The emotions of stress, excitement and anxiety are common. Nausea may be related to a stressful event, like an upcoming presentation or a big meeting. The body’s “fight or flight” response can trigger digestive changes, leading to a queasy sensation. The nausea may persist as a lingering effect of stress without progressing to vomiting. Reducing stress is crucial for performing and feeling your best. Here are a few strategies to help you manage your stress and anxiety:

  • Preparation is key. Prepare for your event. If you have a meeting or presentation, know your material inside and out to help boost your confidence and reduce anxiety. Anticipate potential questions and rehearse your key points. If you have upcoming travel, create an itinerary and do your research.
  • Picture your success. Imaging yourself succeeding in the meeting or having a successful trip.
  • Practice controlled breathing. Incorporate deep breathing exercises to calm your nervous system. You can help reduce physiological stress responses by practicing slow deep breaths. Inhale through your nose and exhale through your mouth.
  • Practice progressive muscle relaxation. Start by tensing and then relaxing different muscle groups, working your way from your toes to your head. This technique promotes overall relaxation.

Are you experiencing motion sickness?

It happens when your brain is confused about your body’s movement and is a common culprit for nausea without vomiting. Riding in a car often causes motion sickness. Your eyes and ears send signals to your brain that you are moving, but your inner ear the helps you stay balanced tell your brain that you aren’t moving. These mixed signals can lead to a sense of disorientation and queasiness. While the body initiates the nauseous response, vomiting may not necessarily follow. Try to sit where you get the smoothest ride and look out into the distance to calm the feeling. In a car, this is often the front seat, while on a plane, sitting over the wings can provide a more stable ride. By focusing on the horizon, your eyes and inner ear (responsible for balance) will be able to synchronize and can reduce the conflicting signals that lead to motion sickness. It’s also important to avoid reading, get fresh air by opening windows or air vents, stay hydrated and practice deep, slow breathing to keep your nervous system calm. Inhale slowly through your nose, hold for a few seconds and exhale slowly through your mouth.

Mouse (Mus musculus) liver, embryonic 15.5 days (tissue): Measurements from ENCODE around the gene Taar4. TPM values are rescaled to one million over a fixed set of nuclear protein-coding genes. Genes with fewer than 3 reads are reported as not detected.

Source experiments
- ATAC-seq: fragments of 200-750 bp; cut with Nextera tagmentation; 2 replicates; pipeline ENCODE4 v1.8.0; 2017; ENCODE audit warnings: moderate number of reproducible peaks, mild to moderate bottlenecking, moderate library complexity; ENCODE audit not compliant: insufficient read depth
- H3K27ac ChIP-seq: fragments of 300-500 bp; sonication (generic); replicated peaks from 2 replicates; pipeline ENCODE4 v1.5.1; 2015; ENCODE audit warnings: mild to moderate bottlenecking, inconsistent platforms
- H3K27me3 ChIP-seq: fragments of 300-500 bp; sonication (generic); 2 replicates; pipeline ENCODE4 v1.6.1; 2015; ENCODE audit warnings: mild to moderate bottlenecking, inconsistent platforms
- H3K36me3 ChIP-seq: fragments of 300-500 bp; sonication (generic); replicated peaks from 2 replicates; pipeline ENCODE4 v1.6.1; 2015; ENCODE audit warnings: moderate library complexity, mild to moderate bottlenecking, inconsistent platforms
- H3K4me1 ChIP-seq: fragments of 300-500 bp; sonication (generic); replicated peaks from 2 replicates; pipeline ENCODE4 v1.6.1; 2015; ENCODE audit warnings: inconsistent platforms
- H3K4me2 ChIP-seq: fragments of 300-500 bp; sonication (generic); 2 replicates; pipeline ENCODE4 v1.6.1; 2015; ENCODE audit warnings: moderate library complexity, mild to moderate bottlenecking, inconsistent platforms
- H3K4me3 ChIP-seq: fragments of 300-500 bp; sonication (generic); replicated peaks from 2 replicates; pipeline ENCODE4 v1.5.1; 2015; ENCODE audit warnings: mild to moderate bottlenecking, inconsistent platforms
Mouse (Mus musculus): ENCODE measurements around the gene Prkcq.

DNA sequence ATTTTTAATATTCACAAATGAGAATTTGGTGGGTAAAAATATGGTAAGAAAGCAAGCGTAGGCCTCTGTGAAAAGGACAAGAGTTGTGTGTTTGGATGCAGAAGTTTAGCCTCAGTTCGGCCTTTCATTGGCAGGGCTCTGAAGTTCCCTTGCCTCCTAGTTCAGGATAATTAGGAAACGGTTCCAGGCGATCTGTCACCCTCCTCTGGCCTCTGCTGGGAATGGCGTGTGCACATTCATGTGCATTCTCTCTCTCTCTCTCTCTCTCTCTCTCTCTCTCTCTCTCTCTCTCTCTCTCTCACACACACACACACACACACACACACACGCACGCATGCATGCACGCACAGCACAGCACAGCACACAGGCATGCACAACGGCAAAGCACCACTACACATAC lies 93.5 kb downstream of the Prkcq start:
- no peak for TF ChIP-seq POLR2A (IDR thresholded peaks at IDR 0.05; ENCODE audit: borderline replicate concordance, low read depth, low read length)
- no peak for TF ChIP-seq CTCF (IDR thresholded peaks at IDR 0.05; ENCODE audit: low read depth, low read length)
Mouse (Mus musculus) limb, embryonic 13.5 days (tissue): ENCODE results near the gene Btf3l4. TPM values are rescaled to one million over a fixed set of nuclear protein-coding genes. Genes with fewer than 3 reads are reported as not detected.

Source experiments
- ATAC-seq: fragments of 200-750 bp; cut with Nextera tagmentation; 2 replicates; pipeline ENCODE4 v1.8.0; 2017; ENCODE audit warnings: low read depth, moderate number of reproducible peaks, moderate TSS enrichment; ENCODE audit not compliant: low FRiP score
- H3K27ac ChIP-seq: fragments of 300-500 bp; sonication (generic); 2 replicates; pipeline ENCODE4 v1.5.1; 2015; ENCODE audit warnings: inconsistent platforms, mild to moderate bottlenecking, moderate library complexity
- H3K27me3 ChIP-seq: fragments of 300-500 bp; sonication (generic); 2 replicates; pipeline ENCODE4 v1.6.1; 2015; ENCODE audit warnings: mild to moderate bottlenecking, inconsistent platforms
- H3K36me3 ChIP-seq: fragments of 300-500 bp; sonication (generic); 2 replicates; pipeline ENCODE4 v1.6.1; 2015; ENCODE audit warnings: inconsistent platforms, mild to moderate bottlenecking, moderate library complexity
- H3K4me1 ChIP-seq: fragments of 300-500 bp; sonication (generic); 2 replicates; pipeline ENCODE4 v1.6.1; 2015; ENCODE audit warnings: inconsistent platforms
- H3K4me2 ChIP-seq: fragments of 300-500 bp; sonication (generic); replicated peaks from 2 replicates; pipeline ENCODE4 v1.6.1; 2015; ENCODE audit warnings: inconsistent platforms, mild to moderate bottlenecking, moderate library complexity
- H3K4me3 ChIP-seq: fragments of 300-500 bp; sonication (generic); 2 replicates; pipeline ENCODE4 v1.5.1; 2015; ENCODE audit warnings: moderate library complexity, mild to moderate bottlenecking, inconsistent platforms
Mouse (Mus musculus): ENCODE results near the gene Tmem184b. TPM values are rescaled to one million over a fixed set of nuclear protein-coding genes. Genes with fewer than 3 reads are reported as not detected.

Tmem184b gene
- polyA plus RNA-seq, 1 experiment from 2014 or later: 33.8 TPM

Are you pregnant?

Nausea without vomiting is a hallmark symptom of morning sickness during pregnancy. When you’re pregnant, your body experiences hormonal changes and increased sensitivity. Smells can trigger nausea, yet vomiting may not always accompany this sensation. If you’re an expectant mother, it’s important to know the side effects. Ochsner Health offers several resources to help with these side effects and makes pregnancy easier.

Diet and lifestyle factors also cause nausea.

Many other factors may cause nausea. If you experience nausea in the morning, your diet or lifestyle may be a causing factor. The following may help:

  • Limiting alcohol consumption
  • Avoiding large unhealthy meals before bed
  • Sticking to a regular sleep schedule
  • Eat a small meal in the morning

When should you see a doctor?

If you have ruled out pregnancy and the problem of nausea persists, see your doctor. Severe, ongoing nausea could be a sign of a serious condition.